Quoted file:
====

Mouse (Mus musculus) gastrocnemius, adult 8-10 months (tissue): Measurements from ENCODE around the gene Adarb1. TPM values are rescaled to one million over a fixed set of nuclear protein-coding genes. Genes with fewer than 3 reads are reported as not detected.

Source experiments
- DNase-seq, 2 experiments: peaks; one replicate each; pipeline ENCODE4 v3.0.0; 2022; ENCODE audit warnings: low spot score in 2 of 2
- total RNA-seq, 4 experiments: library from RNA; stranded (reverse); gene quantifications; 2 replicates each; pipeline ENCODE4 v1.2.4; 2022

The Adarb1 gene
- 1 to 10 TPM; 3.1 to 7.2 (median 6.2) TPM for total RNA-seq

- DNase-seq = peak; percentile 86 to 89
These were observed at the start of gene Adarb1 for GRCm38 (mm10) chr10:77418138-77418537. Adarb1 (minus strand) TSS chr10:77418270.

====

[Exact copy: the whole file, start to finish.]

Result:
Mouse (Mus musculus) gastrocnemius, adult 8-10 months (tissue): Measurements from ENCODE around the gene Adarb1. TPM values are rescaled to one million over a fixed set of nuclear protein-coding genes. Genes with fewer than 3 reads are reported as not detected.

Source experiments
- DNase-seq, 2 experiments: peaks; one replicate each; pipeline ENCODE4 v3.0.0; 2022; ENCODE audit warnings: low spot score in 2 of 2
- total RNA-seq, 4 experiments: library from RNA; stranded (reverse); gene quantifications; 2 replicates each; pipeline ENCODE4 v1.2.4; 2022

The Adarb1 gene
- 1 to 10 TPM; 3.1 to 7.2 (median 6.2) TPM for total RNA-seq

- DNase-seq = peak; percentile 86 to 89
These were observed at the start of gene Adarb1 for GRCm38 (mm10) chr10:77418138-77418537. Adarb1 (minus strand) TSS chr10:77418270.